You can see that the approximation isn’t perfect, we could improve that possibly by running the nnmf() function with more replicates, by allowing it more iterations before it terminates and certainly by collecting more data. But nonetheless, I hope you see the importance of what has just happened, with nothing more than the raw data, an assumption that the data was a sum of positive signals, and the knowledge of how many signals there are, NMF has almost perfectly pulled apart those signals.

Example 2 – Calcium Imaging

I wont bore you with the code, but I made a model of some calcium imaging data, where I have 5 cells glowing, and their brightness changes over time. Like this:

Conceptually, you should be able to see how each frame of this video is basically a sum of the activity of these five cells. So we should be able to use NMF to factorize this data into a W matrix that contains a picture of each cell, and an H matrix that contains information related to how bright each cell is in time. However, there is a complication. Like any normal person would, I have stored this movie as a [height] x [width] x [number of frames] matrix, i.e. a 3D matrix. NMF only works on 2D matrices. So what do we do? Well have have to reshape our movie so that each column is one frame, and each row is a particular pixel, i.e. the first column is the first frame, and the first row is the top left pixel, like this:
Once we’ve done that, NMF should be able to factorize the matrix like this:
This may seem a bit hard to grasp at first, but go back to the factory example: there, each column of W was the output of each factory, and H told us if the factory was active or not. This is very similar, W is the “shape” of each cell, and H tells us how active that cell is. After we run NMF, we simply reshape each column of W back into a height x width matrix to see each cell, and we plot each row of H to see how active it is.

So when we run the NMF on that movie above, we can extract the following data: the images on the left are the reshaped columns of matrix W, and the graphs on the right are the rows of matrix H (again, I had to apply some scaling factor to W and H).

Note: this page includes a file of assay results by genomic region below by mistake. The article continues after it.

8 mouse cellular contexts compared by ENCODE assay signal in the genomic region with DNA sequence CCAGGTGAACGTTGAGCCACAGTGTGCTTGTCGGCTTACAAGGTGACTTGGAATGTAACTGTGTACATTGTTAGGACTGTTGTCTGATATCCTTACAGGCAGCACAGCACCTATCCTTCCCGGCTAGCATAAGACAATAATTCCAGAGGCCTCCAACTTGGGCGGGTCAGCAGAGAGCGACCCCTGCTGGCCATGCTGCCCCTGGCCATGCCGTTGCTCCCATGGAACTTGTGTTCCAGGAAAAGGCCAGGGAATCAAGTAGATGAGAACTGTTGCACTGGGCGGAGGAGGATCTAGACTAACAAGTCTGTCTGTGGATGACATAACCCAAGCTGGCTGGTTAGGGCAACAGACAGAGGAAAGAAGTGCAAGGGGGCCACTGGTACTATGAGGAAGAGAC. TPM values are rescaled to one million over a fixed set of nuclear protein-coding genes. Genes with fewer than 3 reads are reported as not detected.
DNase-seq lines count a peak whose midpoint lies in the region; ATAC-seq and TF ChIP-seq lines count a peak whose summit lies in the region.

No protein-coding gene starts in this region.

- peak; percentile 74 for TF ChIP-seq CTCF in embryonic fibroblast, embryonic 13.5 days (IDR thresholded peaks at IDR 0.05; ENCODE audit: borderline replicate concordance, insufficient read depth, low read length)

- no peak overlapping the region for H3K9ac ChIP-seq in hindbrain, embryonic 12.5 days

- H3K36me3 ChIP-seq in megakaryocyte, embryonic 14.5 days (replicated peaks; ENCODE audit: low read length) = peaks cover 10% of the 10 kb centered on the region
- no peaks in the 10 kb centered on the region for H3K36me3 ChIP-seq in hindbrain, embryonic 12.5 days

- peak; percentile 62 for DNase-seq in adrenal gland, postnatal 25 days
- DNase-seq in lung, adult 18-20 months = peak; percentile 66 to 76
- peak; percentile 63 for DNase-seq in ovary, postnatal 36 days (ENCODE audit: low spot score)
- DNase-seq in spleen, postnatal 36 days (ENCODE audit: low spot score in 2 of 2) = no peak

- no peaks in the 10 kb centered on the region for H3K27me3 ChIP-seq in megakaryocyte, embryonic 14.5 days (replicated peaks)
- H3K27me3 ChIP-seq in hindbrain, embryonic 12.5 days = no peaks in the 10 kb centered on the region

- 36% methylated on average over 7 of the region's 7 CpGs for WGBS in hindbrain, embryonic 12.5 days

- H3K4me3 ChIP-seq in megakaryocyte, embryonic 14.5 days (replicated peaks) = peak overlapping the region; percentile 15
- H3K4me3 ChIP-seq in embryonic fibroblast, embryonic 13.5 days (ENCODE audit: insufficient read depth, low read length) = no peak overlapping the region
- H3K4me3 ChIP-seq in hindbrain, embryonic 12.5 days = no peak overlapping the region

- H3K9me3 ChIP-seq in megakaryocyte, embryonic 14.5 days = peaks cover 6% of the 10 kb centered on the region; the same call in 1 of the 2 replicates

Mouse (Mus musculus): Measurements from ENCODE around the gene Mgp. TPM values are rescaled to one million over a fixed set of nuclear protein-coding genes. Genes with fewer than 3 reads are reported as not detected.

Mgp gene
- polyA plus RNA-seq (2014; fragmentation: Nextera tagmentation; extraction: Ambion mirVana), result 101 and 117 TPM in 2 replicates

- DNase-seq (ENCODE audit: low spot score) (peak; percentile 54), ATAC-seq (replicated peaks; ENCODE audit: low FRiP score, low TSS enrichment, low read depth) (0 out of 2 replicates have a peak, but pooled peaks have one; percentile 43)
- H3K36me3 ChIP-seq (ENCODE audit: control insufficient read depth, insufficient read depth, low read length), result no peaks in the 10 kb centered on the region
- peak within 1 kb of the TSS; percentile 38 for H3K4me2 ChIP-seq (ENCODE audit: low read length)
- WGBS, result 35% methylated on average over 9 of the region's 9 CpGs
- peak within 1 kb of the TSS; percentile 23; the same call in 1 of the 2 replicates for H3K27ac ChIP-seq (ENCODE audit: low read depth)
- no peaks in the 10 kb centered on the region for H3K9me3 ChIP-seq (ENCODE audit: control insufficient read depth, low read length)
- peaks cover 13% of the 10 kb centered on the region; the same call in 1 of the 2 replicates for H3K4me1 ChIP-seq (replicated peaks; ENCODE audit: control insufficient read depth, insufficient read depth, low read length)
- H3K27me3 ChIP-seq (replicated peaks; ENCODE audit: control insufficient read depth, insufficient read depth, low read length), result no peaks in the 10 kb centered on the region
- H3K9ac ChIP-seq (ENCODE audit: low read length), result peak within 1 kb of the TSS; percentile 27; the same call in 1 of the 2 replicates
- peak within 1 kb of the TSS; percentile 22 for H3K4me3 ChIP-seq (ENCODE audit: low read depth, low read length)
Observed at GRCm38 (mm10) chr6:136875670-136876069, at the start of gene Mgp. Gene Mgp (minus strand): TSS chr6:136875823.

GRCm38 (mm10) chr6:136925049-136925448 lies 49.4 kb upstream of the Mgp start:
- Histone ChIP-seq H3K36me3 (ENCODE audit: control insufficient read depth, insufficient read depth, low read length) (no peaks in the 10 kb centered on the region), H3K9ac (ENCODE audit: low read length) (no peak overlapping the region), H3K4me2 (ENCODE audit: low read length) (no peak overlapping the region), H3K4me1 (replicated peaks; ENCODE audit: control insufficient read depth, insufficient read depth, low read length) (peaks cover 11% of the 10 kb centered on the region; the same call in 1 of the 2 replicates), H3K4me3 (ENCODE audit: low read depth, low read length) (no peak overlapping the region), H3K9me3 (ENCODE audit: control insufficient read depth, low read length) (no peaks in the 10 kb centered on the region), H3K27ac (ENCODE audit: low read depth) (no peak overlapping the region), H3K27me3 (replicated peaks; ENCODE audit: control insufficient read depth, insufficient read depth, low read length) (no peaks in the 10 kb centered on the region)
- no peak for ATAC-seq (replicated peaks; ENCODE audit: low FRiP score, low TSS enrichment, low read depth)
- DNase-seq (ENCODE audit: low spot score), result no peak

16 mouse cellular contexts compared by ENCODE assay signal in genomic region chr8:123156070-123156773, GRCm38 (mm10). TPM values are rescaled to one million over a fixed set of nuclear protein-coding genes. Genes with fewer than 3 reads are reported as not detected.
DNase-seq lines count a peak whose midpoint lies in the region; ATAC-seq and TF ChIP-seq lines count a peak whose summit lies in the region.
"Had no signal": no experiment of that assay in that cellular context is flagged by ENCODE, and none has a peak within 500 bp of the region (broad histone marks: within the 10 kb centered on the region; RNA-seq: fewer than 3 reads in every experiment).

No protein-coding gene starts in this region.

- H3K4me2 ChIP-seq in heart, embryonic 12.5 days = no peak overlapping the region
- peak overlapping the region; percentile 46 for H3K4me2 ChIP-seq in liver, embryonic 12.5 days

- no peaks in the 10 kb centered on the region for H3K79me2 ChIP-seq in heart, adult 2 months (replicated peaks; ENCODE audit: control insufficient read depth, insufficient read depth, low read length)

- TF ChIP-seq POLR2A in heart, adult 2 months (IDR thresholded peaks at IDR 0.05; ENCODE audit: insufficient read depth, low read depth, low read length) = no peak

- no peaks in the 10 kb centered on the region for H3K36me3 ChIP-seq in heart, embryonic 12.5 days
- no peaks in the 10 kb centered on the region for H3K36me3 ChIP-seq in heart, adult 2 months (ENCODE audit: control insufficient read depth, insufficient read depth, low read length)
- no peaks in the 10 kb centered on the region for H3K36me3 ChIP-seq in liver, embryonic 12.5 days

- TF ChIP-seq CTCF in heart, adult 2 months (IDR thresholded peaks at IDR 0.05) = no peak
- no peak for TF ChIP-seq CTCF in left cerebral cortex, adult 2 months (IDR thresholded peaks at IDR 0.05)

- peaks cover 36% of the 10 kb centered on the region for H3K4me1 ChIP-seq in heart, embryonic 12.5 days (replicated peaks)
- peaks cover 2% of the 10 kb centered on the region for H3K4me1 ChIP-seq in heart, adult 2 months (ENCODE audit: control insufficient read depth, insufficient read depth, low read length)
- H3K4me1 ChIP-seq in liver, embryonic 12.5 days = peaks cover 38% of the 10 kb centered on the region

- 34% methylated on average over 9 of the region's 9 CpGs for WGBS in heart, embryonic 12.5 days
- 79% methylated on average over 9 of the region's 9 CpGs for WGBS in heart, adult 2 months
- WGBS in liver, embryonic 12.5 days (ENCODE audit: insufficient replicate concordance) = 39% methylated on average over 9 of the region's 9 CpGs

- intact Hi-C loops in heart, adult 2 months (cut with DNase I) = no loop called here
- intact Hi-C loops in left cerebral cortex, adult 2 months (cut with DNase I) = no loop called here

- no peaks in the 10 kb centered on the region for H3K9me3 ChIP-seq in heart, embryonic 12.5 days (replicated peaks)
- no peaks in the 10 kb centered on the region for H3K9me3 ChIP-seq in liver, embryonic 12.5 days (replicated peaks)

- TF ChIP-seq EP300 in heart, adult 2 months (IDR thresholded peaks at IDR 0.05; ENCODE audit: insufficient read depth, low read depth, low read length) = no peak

Now while I’m not suggesting that everyone drops their hand drawn ROIs just yet, you’ve got to admit that one line of matlab code achieving that is impressive. If you want to have a go yourself, the script is available here.

Example 3 – Faces

So now we’re going to do something weird. We’re going to try to factorize faces. You can kinda see how a face can be seen as a sum of different parts, e.g. eyes, noses, mouth. We have a dataset here called the “Frey Faces” which are 2000 images of Prof. Brendan Frey making faces at a camera.
After some thought, you should be able to see that NMF is unlikely to pull out images of eyes, noses etc, because every image contains eyes, noses etc, i.e. these aren’t the individual signals that are summed to make each photo. What changes are the expressions. So what we should pull out are the signals that vary with each expression. It’s also worth pointing out that, unlike the 3 factory or 5 cell example, in this data set, we don’t know the number of individual signals. But have a quick look at the dataset, I’m going to say there are 8 primary facial expressions. Like always, we need to organize our data, in this case so that each column represents one face, and each row represents a given pixel. Running the NMF, and then reshaping the columns of W back to the right size shows us the supposed individual signals that make up the total.
Some of these individual signals seem believable, others a little strange, but lets roughly gauge how well we did by comparing the original faces to those reconstructed when we multiply H by W.
I believe it is fair to say that these are convincing, though not perfect, estimates of the original.

Obviously, there is no scientific breakthrough here. But I just wanted to show how varied applications of NMF can be.


So NMF is a technique that splits your data up into a set of individual signals and weights to apply to those signals to recreate your original data. It works best when your data is truly a sum of individual signals (e.g. the factory and calcium imaging examples) but it will still work to some degree when the data isn’t quite like that (the faces). There are some caveats when it comes to applying NMF that I have mentioned (e.g. the data needs to be positive, and laid out in an appropriate matrix) but a variety I haven’t mentioned (what is the relationship between the number of observations/columns in the data matrix and the number of individual signals you can decompose the data into?). But this wasn’t meant to be a comprehensive discussion of NMF, just something to get you started.

If you want to see some published application of NMF and to make it clear that I don’t think I’m the first person to invent the idea of using NMF to probe calcium imaging data or faces, have a look at this paper “Simultaneous Denoising, Deconvolution, and Demixing of Calcium Imaging Data” from the Paninski lab or “Learning the parts of objects by non-negative matrix factorization” from Lee & Seung.